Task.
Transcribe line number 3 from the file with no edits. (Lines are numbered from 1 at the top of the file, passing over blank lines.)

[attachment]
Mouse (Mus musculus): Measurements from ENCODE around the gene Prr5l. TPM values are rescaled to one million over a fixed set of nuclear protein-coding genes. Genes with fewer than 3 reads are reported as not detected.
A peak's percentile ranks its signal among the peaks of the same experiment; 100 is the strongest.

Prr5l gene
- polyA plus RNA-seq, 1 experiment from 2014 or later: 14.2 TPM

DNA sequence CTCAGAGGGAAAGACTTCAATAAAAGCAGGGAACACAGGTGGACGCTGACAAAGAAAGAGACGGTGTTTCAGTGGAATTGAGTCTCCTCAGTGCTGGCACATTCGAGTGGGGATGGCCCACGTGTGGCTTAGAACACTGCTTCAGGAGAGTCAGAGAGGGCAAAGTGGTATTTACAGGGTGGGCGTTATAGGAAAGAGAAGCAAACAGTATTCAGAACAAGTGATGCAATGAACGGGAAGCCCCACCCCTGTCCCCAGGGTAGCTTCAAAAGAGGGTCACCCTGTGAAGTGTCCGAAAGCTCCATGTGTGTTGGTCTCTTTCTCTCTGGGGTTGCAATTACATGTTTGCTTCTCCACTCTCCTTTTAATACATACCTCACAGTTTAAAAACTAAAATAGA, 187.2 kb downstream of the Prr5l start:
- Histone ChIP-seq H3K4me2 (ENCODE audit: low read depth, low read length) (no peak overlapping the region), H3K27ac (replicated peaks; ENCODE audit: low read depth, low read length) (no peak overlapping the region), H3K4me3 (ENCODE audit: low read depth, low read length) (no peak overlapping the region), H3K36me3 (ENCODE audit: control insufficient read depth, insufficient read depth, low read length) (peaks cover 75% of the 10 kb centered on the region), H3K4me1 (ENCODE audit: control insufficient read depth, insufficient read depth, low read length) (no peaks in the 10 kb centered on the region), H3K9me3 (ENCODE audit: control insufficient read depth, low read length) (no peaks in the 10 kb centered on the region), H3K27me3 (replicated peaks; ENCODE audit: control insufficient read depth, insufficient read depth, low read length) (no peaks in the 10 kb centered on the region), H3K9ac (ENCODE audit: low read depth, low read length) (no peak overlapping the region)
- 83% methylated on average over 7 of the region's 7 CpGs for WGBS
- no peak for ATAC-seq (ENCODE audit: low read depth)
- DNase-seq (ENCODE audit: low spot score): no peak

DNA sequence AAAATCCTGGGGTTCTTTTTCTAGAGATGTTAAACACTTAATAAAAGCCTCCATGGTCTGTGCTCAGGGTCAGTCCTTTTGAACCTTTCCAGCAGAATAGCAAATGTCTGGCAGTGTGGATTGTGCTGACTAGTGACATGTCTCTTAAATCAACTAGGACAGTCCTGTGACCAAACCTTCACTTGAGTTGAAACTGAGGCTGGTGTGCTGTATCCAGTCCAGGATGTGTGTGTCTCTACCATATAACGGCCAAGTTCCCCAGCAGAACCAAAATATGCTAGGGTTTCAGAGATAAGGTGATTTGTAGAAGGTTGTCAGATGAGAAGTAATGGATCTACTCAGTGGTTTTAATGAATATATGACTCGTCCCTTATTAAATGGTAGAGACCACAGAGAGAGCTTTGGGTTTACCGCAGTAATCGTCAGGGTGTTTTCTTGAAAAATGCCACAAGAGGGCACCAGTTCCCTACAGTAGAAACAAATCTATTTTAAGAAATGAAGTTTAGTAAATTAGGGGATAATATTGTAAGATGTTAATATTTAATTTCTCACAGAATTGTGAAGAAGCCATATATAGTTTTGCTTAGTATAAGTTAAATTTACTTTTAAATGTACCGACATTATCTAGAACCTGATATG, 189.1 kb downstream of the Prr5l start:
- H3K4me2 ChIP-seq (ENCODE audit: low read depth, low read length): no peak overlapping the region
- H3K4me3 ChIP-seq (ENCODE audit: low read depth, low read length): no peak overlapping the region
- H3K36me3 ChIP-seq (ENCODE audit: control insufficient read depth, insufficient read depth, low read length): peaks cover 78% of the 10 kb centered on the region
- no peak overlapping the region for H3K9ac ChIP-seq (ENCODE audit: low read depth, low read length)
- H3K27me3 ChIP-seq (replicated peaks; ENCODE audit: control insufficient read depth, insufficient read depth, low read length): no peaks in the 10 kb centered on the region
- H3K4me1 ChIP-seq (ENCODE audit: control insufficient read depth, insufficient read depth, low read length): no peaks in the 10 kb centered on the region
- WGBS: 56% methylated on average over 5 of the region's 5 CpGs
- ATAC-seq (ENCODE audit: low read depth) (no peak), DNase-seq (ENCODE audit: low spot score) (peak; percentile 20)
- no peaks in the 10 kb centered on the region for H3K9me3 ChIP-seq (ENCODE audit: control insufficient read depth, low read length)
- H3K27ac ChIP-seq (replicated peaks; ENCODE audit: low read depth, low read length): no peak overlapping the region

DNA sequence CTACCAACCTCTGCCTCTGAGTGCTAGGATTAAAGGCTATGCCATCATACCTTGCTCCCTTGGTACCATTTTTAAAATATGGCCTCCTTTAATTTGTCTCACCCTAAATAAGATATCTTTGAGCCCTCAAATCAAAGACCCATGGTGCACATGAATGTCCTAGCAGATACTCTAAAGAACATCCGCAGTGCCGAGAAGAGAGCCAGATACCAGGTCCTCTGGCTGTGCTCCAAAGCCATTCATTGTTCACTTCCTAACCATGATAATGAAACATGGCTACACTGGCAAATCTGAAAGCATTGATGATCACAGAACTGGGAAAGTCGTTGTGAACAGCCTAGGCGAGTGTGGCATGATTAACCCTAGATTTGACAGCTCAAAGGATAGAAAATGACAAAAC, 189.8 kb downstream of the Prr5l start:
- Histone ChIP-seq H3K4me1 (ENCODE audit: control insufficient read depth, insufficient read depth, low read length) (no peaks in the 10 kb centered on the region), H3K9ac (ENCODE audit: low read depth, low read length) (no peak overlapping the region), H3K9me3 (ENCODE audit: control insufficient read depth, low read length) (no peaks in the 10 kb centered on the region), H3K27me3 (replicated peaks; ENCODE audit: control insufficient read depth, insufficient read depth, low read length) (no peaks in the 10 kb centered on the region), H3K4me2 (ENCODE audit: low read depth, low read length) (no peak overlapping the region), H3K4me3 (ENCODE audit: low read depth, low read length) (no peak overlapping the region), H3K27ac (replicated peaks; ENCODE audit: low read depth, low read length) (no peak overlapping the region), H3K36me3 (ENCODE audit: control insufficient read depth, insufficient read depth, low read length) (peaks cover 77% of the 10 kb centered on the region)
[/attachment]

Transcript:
Prr5l gene